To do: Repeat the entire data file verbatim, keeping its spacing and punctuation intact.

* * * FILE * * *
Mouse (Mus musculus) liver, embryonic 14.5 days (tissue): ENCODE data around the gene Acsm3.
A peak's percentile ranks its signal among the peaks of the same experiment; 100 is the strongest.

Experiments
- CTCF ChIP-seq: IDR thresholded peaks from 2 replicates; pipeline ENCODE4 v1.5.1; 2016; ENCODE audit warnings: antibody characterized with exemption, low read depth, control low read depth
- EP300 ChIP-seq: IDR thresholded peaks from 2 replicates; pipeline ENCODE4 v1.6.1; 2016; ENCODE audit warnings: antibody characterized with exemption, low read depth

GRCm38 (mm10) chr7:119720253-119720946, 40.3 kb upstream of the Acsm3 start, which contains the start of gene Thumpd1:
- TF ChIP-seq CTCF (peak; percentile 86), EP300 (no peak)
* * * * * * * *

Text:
Mouse (Mus musculus) liver, embryonic 14.5 days (tissue): ENCODE data around the gene Acsm3.
A peak's percentile ranks its signal among the peaks of the same experiment; 100 is the strongest.

Experiments
- CTCF ChIP-seq: IDR thresholded peaks from 2 replicates; pipeline ENCODE4 v1.5.1; 2016; ENCODE audit warnings: antibody characterized with exemption, low read depth, control low read depth
- EP300 ChIP-seq: IDR thresholded peaks from 2 replicates; pipeline ENCODE4 v1.6.1; 2016; ENCODE audit warnings: antibody characterized with exemption, low read depth

GRCm38 (mm10) chr7:119720253-119720946, 40.3 kb upstream of the Acsm3 start, which contains the start of gene Thumpd1:
- TF ChIP-seq CTCF (peak; percentile 86), EP300 (no peak)